Posted by: Ed Hardy
when relevant content is
added and updated.
Earlier this month was the tenth anniversary of my very first news article about mobile technology being published on the Web. That article, written on April 4, 2000, was about Flash technology being just around the corner for mobile devices. If that sounds familiar, its because ten years later, I’m still writing articles about Flash being just around the corner for us mobile users.
Flash was created as a way to bring advanced multimedia features to the Web. Many popular websites use it for navigation, and most streaming video services do too. Without it, these sites and services are inaccessible to smartphone users.
Last year, Adobe promised that Flash would be available for phones running Google’s Android and Palm’s webOS in the first half of this year. This week, the head of Adobe said that this will now happen in the second half of the year.
Hoping for Flash on my smartphone has started to feel like chasing a rainbow. It can seem tantalizingly close but it moves away every time I think I’m getting close to it.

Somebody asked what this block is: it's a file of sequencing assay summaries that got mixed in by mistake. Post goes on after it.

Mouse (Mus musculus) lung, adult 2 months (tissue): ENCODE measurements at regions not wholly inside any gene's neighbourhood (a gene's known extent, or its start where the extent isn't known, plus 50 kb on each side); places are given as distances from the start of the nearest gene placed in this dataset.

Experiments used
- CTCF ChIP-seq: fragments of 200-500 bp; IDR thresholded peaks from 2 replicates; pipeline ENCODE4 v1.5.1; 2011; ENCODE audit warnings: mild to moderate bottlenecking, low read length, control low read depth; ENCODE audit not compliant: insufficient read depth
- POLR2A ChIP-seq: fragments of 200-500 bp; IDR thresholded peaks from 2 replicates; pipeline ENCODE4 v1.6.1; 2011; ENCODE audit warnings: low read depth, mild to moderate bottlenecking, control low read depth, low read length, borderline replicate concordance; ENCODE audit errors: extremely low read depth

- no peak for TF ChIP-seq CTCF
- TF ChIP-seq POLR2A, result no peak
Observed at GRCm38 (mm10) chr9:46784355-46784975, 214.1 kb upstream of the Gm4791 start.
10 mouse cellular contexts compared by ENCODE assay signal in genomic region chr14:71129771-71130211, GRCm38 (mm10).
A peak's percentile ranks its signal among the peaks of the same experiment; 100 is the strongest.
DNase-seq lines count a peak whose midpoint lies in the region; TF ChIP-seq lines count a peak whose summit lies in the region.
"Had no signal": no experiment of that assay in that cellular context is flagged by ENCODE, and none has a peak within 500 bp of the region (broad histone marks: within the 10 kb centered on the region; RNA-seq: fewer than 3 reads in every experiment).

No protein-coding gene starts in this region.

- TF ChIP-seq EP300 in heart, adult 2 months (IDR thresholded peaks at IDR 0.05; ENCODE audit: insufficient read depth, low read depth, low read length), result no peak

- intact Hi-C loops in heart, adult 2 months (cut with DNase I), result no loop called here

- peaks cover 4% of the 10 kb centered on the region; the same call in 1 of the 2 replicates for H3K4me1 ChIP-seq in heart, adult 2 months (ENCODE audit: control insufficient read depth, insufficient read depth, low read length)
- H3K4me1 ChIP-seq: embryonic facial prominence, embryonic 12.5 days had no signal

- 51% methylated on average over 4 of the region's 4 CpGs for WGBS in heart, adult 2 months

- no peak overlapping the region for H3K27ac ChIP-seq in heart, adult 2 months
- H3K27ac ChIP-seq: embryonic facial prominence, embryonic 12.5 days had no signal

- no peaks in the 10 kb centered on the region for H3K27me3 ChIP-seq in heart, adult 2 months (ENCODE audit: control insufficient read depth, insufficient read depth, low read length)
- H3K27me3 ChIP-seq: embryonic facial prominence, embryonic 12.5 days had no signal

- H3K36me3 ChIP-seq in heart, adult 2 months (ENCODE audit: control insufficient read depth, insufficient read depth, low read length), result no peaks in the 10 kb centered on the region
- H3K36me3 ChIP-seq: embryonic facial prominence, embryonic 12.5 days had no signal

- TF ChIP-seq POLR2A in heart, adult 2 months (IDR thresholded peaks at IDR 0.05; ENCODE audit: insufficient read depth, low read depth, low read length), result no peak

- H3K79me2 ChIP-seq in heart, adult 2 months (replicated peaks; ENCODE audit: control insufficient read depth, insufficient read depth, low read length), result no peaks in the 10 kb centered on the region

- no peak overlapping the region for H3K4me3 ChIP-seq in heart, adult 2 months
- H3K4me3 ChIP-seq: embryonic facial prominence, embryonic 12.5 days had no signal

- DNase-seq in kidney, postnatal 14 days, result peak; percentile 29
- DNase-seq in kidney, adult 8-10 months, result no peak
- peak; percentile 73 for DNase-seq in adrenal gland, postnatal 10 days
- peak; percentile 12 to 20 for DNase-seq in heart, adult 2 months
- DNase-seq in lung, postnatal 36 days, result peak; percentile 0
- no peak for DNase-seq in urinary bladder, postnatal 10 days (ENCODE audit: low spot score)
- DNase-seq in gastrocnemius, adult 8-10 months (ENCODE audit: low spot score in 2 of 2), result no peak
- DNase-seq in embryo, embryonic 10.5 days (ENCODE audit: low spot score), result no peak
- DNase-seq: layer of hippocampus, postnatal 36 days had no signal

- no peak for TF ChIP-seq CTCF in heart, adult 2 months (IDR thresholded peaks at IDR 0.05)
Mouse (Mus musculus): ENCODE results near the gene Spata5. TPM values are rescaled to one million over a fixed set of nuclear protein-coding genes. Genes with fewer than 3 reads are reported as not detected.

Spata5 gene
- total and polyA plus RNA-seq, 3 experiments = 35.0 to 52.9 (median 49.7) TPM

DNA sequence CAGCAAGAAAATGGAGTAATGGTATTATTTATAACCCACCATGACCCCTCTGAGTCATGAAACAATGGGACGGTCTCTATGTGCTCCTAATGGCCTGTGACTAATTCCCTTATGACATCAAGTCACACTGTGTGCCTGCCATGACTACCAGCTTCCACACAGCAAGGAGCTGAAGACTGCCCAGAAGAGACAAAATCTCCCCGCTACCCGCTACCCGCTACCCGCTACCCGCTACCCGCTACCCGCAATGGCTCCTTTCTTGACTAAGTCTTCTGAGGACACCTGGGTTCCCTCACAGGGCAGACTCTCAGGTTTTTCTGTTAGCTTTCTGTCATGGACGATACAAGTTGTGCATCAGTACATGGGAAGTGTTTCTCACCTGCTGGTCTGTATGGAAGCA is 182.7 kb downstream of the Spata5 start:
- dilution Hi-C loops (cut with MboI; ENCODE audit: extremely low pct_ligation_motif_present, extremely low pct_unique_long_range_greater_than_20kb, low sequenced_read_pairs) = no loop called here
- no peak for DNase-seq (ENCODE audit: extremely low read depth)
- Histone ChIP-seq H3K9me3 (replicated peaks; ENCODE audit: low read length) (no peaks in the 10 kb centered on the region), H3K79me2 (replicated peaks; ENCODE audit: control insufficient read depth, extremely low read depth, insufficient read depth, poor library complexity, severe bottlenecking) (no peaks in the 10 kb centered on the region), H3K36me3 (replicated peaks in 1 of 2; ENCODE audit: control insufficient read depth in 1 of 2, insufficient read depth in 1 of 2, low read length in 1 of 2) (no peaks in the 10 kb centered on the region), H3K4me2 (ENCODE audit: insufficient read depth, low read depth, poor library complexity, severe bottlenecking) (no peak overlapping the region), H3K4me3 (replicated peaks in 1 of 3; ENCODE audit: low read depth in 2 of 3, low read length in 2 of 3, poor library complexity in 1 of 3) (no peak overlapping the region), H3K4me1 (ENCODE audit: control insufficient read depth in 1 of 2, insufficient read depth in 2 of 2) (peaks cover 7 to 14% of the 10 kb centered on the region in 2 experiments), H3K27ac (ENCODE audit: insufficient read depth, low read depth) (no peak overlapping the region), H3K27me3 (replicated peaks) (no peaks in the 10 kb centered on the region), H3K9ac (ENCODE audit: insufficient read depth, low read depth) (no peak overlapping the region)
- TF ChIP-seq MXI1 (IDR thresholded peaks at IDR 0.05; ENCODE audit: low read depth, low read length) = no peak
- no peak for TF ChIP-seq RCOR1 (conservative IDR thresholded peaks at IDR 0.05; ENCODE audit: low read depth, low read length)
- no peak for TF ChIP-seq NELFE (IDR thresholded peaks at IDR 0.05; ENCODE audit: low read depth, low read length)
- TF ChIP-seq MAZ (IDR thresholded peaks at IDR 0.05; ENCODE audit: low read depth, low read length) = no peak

To be honest, I truly expect Adobe CEO Shantanu Narayen to tell us this fall that a mobile version of Flash will be out in early 2011. And then late 2011. And then 2012…
Just to be clear, I don’t think Adobe’s engineers on this project are dumb as rocks — they just have a nearly impossible challenge. Flash is a very complicated technology, and getting it to run well on the limited resources of a smartphone is very hard. It requires a fast processor and large amounts of RAM.
I suspect that what’s going to happen is that Adobe is going to have to wait for hardware to catch up to its software. Smartphones with 1 GHz processors are becoming increasingly common, and the amount of RAM has been creeping up. At some point, engineers are going to be able to end their fruitless efforts to get Flash to run well on a 400 MHz processor with 128 MB of RAM, and release a version for phones running 1.6 GHz processors with 1 GB of RAM.
Of course, it’s possible that by the time that happens, HTML5 will make the entire process moot. This emerging standard will do most of what Flash can do, hopefully with less resources.